It wasn’t long before I could make out the box inside the wrapping paper and my heart sang! It was a Sinclair ZX Spectrum – fantastic. I couldn’t wait to get it open, plug it into the TV and explore the possibilities. Again, I spent hours in front of that machine, being physically pulled away for Christmas Dinner.

After the Christmas break, back at school, the playground talk was all around what we had been given for Christmas. Amazingly, my small circle of friends had all been given Spectrums! We were told off more than once on that first day for talking incessantly about computers.

I remember a BBC TV program called “Me and My Micro” where they explored the possibilities of these new microcomputers that were spreading like wildfire. I remember watching the presenters program the computers, showing you the BASIC language and what you could do with it. I decided that I wanted to learn how to do that and fished out the orange book that came with my Spectrum and read it cover to cover whilst trying things out on the machine.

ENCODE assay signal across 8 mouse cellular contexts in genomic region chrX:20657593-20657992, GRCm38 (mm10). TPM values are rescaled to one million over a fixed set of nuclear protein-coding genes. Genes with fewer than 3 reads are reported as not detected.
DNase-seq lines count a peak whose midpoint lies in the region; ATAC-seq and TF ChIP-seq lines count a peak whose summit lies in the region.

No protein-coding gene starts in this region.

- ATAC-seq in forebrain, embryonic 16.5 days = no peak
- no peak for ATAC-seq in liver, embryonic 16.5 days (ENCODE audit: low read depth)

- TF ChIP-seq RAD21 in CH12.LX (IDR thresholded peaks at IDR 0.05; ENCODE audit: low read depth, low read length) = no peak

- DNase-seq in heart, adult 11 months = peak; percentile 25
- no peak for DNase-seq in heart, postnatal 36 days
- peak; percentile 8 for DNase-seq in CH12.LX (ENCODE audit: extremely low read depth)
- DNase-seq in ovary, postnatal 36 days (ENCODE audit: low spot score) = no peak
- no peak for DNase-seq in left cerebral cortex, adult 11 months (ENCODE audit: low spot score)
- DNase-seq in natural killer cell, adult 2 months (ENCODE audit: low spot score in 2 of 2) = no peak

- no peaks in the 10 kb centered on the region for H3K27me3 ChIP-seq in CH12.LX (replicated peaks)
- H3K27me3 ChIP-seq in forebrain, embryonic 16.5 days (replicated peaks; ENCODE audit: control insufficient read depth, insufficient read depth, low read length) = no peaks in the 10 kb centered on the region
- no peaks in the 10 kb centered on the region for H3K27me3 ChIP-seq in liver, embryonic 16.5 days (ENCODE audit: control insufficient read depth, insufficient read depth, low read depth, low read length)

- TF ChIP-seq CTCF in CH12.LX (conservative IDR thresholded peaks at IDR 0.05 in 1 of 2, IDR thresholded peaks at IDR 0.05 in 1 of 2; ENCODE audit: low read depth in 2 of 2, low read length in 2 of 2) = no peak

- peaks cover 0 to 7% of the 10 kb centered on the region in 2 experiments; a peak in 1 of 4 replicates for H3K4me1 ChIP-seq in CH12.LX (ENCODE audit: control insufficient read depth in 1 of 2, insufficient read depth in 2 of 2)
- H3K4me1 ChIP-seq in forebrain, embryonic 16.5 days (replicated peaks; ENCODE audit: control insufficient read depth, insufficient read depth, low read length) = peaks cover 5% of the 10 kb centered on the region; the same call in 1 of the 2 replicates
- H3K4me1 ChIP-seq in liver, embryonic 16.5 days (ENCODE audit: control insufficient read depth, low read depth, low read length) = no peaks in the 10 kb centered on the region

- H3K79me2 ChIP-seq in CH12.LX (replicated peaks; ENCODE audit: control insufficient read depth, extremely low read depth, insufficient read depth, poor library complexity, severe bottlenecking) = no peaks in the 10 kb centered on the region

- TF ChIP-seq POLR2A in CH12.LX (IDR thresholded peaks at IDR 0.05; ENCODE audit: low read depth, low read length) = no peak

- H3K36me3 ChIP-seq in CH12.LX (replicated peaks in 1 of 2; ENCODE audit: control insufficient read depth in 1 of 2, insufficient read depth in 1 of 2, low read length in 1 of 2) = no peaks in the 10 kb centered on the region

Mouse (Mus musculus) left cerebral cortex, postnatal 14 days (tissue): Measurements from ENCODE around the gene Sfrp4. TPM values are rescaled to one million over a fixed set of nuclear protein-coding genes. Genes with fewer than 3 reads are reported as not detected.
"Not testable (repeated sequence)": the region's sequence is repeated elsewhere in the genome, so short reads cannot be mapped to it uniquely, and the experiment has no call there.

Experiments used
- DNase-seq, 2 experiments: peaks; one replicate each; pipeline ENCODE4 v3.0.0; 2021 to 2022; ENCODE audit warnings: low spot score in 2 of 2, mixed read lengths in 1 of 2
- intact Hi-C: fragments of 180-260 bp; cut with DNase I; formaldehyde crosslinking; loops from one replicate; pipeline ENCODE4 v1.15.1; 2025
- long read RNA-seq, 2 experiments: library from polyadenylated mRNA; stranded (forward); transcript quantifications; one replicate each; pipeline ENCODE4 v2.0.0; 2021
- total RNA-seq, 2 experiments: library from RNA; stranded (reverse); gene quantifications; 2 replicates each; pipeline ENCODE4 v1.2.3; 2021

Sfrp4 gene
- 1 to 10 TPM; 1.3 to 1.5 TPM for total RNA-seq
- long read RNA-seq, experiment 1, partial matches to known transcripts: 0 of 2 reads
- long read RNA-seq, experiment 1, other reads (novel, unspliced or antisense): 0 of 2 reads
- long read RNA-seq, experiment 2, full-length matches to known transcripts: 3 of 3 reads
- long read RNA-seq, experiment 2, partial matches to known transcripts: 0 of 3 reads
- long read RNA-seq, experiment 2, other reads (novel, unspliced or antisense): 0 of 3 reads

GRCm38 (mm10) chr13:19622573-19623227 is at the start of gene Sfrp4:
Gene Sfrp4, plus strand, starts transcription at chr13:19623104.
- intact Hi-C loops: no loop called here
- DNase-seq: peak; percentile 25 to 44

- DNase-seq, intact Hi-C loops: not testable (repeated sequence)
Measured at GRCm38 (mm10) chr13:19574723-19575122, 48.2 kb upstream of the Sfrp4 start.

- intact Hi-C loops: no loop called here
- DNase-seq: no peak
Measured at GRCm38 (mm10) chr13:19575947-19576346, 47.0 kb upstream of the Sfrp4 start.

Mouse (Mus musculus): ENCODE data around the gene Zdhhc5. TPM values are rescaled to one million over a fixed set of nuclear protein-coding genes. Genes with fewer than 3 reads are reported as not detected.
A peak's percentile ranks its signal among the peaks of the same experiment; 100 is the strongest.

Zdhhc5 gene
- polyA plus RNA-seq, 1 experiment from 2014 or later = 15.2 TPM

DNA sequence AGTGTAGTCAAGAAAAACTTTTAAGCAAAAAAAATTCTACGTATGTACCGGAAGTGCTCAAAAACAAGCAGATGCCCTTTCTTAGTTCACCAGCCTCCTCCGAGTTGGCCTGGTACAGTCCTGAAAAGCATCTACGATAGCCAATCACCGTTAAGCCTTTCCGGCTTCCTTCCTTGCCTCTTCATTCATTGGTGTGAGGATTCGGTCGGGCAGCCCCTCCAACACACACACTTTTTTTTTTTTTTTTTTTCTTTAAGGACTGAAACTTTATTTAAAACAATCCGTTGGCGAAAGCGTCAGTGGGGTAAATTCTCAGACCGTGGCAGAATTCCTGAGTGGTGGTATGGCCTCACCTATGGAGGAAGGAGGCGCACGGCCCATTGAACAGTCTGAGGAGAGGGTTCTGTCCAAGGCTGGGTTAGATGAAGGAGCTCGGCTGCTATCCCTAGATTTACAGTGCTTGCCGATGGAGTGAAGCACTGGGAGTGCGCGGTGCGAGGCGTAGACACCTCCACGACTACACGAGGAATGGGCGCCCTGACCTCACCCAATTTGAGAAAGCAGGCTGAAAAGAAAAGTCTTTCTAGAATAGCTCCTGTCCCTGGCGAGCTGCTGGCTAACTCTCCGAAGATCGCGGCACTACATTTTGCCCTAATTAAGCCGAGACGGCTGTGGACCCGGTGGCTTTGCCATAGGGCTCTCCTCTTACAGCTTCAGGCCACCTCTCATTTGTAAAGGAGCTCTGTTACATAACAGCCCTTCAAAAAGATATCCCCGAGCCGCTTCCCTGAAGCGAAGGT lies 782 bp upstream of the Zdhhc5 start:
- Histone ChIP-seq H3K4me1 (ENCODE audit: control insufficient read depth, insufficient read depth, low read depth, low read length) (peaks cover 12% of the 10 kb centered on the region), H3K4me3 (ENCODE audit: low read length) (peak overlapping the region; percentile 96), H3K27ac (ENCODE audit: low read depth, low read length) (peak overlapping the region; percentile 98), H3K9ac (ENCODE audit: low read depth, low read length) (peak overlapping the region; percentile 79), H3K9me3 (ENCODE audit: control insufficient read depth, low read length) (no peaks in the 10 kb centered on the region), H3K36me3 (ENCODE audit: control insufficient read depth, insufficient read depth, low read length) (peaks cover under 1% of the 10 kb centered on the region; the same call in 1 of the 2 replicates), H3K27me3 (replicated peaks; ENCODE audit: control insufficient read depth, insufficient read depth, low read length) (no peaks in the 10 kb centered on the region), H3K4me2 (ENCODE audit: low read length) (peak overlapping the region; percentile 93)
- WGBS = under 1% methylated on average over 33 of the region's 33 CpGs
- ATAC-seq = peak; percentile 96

A little later that year, mum was pregnant with my sister. I know they talk about women “blooming” during pregnancy, but that’s not exactly how I would describe mum’s experience. I used to arrive home from school, walk in the door and ask dad how mum was. Invariably, he would say “the same as yesterday”. Deciding that discretion was the better part of valour, I would lock myself away in my room programming my ZX Spectrum. I don’t think the time was wasted – I wrote a number of games, at least one of which was published.

So – it’s no surprise that I ended up in a career in software development. I guess I should have seen it coming.